A Swiss company will start to extract carbon dioxide from thin air in Iceland on Thursday, seeking to transform the gas into rock far below ground in a first test of a costly technology meant to slow climate change.
The engineering experiment, by Swiss firm Climeworks with Reykjavik Energy, will cost hundreds of dollars to extract each ton of greenhouse gases from nature and entomb it permanently underground.
Climeworks plans to suck 50 tons of carbon dioxide from the atmosphere over a year - roughly the greenhouse gas emissions of a single American family - using special fans and chemicals in the European Union-backed project.
The gas will be dissolved in water and piped about 1,000 meters (3,300 ft) underground, where Reykjavik Energy says carbon reacts with basaltic rock and turns to stone.
The hope is that the high costs will fall.
"This is small scale, but the main reason is to prepare a scale-up" of the technology, Jan Wurzbacher, director and founder of Climeworks, told Reuters before the formal launch on Thursday.
He said it was the world's first test to twin carbon capture from air with carbon burial.
Edda Sif Aradottir, the project's manager at Reykjavik Energy, which has injected carbon from the Hellisheidi geo-thermal power plant into the ground since 2007, said most has turned to stone within two years, centuries faster than previously estimated.
"It's a very environmentally benign method of reducing emissions," she said. She said that there were similar basalt deposits in many parts of the world.
Worldwide, rising temperatures are on track to exceed goals set the 2015 Paris climate agreement to curb greenhouse gas emissions that are blamed for stoking heat waves, downpours, more powerful storms and a rise in sea levels.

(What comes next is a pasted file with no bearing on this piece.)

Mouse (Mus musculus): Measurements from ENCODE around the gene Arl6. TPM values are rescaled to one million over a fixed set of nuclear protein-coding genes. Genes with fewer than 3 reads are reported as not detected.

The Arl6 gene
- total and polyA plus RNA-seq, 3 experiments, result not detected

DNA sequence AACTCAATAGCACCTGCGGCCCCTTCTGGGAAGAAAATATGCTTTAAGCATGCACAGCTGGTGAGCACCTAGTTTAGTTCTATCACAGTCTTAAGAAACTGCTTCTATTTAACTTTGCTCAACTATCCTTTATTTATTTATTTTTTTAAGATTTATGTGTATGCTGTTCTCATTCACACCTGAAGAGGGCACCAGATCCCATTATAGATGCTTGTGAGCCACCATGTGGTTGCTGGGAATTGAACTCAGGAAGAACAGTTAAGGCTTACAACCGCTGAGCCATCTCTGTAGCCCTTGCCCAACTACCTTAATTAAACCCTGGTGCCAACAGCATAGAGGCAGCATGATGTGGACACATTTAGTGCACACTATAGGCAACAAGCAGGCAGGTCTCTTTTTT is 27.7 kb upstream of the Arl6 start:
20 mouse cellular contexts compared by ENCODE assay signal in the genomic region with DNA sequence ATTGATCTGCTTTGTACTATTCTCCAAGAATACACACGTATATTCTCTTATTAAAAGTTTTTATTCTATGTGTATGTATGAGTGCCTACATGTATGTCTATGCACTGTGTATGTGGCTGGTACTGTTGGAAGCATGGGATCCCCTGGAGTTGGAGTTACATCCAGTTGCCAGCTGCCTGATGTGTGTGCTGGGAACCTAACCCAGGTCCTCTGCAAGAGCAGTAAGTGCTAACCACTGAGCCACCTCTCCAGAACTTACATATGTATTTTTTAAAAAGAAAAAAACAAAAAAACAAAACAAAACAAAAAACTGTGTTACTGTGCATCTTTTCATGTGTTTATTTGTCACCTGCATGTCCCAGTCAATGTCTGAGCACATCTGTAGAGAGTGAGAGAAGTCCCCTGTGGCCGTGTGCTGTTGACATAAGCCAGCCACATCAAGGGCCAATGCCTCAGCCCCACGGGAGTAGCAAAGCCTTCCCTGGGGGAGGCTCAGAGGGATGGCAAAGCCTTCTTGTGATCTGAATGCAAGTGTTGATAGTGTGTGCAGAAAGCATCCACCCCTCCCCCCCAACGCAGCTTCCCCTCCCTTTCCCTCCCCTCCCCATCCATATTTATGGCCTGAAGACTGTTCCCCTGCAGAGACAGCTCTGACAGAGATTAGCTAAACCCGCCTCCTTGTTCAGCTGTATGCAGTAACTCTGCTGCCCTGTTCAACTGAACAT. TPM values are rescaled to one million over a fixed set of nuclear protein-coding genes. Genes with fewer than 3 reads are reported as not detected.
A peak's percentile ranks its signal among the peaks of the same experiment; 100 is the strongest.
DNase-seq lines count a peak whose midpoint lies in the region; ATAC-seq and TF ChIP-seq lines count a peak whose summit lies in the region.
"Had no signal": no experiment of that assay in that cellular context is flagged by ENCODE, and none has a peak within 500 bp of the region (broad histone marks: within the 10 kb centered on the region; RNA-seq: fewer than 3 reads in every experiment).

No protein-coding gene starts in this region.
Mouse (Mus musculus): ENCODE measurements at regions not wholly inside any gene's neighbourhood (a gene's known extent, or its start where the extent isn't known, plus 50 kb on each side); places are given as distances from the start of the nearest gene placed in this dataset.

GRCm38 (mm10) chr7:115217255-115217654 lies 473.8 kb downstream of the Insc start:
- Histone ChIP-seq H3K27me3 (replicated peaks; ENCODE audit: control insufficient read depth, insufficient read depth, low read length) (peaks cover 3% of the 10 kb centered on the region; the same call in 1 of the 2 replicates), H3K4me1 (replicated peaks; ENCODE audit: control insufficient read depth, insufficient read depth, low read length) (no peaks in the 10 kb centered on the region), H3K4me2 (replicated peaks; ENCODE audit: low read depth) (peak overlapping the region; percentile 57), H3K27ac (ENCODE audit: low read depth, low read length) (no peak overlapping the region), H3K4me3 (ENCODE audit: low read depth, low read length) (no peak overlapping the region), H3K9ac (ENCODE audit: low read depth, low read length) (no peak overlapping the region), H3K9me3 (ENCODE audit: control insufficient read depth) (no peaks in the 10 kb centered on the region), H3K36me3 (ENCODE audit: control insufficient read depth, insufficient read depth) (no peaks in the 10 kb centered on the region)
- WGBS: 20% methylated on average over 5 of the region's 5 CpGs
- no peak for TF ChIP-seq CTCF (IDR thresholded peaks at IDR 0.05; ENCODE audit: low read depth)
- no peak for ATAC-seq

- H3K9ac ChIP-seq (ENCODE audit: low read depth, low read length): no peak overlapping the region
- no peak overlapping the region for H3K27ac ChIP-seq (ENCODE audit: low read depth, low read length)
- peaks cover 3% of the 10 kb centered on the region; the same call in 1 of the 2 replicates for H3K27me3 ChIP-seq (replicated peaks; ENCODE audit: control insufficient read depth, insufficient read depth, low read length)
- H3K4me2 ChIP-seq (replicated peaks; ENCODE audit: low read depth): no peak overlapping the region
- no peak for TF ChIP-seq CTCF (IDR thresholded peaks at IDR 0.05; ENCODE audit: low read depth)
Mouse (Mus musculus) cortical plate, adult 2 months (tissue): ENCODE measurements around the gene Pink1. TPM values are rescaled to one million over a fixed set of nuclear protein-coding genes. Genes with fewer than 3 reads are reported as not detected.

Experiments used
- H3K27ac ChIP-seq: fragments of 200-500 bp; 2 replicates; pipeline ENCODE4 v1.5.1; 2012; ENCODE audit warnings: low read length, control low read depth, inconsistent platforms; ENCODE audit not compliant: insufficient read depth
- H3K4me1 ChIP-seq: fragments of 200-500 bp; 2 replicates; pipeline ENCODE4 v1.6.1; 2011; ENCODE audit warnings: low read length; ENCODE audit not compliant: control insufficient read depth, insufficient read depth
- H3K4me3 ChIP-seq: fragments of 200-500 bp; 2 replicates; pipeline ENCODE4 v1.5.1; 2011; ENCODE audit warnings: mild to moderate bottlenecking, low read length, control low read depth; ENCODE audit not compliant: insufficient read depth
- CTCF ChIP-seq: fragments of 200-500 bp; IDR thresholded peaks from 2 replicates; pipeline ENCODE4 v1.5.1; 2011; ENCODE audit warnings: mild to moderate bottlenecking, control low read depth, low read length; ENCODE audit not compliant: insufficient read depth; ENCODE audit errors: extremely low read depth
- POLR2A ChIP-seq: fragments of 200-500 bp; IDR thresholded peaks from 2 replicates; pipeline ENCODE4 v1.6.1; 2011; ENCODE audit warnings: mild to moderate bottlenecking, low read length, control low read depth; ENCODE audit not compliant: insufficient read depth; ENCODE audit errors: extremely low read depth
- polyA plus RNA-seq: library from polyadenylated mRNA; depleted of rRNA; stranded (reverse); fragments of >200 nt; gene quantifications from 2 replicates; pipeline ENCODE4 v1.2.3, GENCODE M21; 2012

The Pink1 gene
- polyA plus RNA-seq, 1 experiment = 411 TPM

And U.S. President Donald Trump weakened the Paris agreement by saying in June that he will pull out and instead bolster the U.S. coal industry.
That means that geo-engineering short-cuts are gaining ground attention, ranging from ways to extract carbon from the air to more controversial schemes such as injecting chemicals into the stratosphere to dim sunlight.
Wurzbacher said Climeworks is trying to find companies willing to pay $500 a tonne to be part of the Icelandic project of "negative emissions", generated by geo-thermal power.
"It's promising but it's not a silver bullet" for climate change, Jessica Strefler, a researcher at the Potsdam Institute for Climate Impact Research, said of the removing carbon dioxide from air.
Governments should focus most on cutting emissions, not costly engineering solutions that might not work, she said.
"Every tonne of carbon dioxide we don't emit in the first place means we don't have to take it out later on," she said.
In May, Climeworks began drawing carbon from the air in a commercial project in Switzerland, piping the gas to greenhouses where it acts as a fertiliser for tomatoes and cucumbers. But unlike rock, plants die and release the gas back to the air.